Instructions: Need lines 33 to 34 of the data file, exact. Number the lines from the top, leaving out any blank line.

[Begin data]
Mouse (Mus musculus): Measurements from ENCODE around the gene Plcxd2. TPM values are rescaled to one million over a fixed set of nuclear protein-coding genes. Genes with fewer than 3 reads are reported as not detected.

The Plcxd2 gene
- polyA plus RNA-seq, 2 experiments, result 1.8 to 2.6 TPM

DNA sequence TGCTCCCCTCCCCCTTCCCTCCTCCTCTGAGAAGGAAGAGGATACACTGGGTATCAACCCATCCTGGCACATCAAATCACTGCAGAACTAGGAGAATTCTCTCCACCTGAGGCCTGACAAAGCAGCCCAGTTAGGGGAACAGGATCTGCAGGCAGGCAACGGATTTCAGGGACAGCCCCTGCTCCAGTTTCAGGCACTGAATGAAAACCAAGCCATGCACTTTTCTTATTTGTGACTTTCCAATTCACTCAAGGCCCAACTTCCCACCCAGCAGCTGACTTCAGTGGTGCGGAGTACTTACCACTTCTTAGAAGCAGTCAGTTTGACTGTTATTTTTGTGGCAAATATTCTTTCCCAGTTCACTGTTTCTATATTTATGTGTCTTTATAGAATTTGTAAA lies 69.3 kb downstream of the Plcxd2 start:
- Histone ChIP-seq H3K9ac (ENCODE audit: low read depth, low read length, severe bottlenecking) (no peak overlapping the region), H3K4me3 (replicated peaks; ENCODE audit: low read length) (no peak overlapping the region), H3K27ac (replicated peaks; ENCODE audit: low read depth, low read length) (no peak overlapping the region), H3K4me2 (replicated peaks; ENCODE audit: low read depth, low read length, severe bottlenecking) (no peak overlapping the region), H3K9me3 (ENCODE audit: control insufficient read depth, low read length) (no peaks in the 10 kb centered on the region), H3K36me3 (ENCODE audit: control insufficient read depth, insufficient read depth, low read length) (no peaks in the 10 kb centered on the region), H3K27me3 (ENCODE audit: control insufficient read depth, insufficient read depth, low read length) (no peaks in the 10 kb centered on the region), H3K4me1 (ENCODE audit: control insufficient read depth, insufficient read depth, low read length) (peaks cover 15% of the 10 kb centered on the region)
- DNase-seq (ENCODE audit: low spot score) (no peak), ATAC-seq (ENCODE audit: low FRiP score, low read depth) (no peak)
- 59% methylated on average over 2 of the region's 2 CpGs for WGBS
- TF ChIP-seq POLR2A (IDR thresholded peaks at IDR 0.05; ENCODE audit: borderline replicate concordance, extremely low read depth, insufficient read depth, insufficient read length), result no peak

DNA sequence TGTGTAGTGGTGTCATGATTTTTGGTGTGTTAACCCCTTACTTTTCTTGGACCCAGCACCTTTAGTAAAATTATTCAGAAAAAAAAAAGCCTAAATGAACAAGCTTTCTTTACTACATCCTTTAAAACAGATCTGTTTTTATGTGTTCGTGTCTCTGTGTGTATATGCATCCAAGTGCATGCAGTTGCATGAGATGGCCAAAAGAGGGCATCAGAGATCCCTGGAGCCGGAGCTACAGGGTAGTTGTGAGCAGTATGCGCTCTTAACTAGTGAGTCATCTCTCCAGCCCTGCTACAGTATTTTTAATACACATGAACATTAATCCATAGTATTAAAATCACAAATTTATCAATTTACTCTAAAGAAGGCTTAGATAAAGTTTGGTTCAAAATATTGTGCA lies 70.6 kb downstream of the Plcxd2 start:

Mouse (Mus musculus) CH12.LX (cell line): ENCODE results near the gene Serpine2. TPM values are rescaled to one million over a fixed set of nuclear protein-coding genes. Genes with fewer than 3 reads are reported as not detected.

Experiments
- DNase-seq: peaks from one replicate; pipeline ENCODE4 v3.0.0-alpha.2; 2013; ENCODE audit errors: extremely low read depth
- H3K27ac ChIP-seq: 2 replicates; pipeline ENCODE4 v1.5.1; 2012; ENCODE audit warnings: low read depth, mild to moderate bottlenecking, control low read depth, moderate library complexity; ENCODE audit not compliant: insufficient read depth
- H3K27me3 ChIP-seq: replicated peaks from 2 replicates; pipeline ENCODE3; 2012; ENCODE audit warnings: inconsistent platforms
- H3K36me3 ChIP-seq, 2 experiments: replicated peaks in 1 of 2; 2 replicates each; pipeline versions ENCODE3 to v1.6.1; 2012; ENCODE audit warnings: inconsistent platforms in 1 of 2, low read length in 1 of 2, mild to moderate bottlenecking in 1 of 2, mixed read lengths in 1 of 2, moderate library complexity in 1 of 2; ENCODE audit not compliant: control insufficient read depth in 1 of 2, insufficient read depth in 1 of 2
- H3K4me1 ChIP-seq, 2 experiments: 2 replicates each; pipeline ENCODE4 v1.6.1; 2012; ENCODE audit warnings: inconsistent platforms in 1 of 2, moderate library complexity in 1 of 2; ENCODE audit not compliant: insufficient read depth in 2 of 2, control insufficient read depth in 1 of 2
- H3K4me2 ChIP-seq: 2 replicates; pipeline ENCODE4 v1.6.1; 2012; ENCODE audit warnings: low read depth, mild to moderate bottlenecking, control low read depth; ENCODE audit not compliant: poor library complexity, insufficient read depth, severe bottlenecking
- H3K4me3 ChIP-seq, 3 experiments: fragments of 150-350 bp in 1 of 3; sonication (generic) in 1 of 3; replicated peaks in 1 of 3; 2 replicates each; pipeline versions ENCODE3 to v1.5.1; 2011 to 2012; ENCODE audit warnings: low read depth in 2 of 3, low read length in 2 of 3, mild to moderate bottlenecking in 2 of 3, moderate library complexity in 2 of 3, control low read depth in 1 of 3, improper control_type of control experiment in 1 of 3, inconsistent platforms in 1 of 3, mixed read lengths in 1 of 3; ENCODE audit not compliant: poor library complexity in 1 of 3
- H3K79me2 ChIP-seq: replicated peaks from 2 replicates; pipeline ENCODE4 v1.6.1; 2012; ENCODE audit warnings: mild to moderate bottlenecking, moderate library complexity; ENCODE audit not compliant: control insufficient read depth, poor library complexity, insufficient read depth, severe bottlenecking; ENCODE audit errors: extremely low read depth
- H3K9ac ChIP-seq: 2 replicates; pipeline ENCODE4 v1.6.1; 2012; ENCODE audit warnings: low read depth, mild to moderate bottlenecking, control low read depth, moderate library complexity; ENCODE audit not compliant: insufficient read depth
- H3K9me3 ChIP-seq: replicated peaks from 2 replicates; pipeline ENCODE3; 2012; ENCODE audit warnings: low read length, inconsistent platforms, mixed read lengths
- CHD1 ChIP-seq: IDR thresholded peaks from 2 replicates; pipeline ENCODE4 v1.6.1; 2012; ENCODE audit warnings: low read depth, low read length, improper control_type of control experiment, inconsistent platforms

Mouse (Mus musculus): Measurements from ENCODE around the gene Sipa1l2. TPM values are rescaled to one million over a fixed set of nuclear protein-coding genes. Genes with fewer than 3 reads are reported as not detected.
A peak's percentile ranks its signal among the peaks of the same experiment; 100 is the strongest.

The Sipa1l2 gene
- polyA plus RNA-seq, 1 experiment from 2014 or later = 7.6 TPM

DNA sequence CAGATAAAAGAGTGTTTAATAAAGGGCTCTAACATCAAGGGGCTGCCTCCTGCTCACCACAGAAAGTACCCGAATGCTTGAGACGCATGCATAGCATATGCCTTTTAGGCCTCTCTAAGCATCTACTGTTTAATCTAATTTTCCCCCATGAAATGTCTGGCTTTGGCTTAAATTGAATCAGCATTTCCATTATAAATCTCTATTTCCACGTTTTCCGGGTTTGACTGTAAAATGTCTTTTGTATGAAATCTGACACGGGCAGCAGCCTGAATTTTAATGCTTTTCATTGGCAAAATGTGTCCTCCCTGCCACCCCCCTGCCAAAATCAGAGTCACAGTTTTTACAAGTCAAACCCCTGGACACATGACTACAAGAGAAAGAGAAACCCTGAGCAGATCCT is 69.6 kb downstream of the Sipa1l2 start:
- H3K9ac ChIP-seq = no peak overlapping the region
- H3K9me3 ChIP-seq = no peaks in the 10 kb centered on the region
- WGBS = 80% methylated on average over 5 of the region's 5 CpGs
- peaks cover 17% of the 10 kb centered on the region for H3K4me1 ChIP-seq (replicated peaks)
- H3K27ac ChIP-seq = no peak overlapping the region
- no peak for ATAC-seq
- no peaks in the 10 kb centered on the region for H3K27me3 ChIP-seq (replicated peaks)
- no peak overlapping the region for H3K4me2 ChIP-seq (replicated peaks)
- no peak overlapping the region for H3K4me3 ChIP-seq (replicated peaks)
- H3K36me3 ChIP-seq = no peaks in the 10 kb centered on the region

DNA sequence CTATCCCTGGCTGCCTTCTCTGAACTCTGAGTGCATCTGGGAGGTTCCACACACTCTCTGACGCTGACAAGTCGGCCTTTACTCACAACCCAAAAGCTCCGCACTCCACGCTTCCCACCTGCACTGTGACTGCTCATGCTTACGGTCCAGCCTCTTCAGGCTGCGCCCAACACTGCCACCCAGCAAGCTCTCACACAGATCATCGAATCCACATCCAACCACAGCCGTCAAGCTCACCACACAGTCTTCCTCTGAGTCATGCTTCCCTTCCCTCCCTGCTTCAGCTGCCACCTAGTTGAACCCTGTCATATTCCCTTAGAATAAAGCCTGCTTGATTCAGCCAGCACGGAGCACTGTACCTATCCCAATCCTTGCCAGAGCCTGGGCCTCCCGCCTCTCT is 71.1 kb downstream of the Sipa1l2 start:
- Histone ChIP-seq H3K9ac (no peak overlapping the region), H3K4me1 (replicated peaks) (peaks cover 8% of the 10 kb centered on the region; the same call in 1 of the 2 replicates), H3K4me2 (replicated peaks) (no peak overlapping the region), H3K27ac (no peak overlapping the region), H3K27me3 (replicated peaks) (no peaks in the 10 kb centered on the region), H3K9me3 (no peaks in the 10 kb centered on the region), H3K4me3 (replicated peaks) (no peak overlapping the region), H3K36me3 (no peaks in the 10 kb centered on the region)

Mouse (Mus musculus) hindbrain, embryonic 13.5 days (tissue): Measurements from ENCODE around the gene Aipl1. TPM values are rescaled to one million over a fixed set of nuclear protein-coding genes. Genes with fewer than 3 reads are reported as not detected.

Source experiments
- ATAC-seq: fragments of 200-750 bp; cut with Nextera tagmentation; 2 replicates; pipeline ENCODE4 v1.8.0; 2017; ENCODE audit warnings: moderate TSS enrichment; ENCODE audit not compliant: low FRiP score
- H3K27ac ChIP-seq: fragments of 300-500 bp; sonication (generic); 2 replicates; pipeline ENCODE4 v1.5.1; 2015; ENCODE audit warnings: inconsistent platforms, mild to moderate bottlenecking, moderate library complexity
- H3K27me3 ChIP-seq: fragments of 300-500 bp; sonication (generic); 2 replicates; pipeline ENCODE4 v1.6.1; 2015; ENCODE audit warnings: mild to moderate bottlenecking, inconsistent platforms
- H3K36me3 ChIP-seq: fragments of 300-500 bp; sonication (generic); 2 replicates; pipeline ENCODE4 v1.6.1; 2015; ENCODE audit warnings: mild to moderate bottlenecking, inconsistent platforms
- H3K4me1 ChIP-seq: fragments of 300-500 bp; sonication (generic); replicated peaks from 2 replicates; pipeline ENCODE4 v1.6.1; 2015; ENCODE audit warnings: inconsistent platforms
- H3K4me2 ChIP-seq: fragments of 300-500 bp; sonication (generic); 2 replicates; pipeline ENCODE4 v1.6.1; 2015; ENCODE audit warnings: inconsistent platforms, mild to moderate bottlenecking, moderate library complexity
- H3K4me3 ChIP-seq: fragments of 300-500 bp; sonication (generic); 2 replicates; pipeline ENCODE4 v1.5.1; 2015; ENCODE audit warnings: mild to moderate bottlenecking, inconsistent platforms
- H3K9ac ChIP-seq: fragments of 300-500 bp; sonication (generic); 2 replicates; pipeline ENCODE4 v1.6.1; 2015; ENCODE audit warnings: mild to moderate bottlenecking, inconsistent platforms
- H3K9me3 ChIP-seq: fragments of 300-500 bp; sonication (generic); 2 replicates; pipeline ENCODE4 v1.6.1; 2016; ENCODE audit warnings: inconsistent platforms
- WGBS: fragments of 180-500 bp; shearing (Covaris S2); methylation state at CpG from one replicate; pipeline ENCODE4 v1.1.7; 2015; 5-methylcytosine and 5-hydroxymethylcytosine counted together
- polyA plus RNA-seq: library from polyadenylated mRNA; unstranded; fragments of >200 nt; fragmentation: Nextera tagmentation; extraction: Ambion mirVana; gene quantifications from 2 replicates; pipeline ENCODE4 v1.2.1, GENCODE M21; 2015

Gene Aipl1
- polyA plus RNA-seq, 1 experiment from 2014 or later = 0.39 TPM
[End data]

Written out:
- no peak for ATAC-seq
- no peaks in the 10 kb centered on the region for H3K27me3 ChIP-seq (replicated peaks)